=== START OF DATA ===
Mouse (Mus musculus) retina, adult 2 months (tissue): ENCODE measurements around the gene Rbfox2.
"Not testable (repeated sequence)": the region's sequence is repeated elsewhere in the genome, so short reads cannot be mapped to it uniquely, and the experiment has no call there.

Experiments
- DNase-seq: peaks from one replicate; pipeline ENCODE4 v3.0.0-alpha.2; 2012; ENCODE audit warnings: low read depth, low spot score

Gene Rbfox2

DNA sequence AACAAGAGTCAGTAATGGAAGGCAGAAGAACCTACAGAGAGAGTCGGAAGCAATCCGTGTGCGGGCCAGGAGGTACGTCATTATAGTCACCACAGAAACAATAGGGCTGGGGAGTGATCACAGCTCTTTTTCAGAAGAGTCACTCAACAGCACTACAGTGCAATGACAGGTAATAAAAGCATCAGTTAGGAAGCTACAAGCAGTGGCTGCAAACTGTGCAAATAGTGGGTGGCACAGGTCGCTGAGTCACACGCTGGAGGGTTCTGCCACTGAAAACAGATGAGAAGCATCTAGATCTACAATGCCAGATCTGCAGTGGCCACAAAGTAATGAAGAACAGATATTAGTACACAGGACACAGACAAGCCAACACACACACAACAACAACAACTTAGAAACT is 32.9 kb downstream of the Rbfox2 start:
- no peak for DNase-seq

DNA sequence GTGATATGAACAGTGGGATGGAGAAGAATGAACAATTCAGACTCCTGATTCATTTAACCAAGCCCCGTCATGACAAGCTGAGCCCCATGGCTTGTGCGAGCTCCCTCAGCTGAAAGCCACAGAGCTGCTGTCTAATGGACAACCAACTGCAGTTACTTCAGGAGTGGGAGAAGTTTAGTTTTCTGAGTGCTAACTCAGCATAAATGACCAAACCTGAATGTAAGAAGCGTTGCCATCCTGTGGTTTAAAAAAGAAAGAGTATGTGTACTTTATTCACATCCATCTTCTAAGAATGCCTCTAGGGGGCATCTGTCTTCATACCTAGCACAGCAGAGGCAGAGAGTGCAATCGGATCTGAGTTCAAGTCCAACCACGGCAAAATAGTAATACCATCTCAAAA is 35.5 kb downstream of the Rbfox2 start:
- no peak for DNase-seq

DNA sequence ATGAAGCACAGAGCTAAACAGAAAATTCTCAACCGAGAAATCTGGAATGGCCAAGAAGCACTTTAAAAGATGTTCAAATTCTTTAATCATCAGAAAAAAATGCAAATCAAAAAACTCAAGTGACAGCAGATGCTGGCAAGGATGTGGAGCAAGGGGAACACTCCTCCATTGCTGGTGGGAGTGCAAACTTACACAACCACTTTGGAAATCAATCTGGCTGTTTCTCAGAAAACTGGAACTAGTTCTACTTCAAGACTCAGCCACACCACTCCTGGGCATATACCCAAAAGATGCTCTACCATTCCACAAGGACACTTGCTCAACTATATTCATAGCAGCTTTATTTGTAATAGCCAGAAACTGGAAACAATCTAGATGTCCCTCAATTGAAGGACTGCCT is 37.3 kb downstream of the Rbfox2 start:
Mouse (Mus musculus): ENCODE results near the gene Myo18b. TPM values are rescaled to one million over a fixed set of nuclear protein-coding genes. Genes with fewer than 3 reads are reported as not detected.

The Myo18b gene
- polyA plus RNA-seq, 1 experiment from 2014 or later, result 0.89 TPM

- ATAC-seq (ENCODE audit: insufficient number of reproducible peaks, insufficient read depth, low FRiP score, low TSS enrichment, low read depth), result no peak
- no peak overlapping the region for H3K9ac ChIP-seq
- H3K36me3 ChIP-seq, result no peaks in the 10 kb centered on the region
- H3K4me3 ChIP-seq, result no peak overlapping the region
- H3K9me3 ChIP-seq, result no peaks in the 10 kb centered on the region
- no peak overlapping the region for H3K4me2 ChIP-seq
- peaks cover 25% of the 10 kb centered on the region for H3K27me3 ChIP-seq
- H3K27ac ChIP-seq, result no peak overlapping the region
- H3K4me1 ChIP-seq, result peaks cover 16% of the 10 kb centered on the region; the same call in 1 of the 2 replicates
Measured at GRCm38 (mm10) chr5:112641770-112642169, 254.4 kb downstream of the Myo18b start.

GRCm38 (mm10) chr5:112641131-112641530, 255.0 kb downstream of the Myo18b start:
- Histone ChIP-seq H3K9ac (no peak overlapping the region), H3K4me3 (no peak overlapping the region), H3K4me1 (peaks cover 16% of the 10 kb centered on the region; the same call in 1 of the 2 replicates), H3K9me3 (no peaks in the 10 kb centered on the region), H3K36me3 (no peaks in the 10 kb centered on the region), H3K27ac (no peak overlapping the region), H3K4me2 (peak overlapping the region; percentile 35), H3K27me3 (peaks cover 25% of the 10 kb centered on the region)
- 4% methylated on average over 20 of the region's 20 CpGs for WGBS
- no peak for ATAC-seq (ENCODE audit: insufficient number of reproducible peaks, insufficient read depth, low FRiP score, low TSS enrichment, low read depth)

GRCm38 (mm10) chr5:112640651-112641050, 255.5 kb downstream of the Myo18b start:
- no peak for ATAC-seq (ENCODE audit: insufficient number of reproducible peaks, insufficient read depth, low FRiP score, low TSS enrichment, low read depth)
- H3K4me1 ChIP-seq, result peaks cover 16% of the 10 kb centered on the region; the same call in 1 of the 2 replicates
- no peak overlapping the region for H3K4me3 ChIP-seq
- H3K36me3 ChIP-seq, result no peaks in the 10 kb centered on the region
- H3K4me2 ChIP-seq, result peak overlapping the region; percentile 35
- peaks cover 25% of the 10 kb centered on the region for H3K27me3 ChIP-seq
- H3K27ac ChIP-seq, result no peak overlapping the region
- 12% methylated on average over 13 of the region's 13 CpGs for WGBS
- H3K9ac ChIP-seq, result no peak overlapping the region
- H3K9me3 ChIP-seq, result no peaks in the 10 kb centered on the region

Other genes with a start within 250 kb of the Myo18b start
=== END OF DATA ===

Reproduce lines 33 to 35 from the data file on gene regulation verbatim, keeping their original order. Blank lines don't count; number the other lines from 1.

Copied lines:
- H3K4me2 ChIP-seq, result peak overlapping the region; percentile 35
- peaks cover 25% of the 10 kb centered on the region for H3K27me3 ChIP-seq
- H3K27ac ChIP-seq, result no peak overlapping the region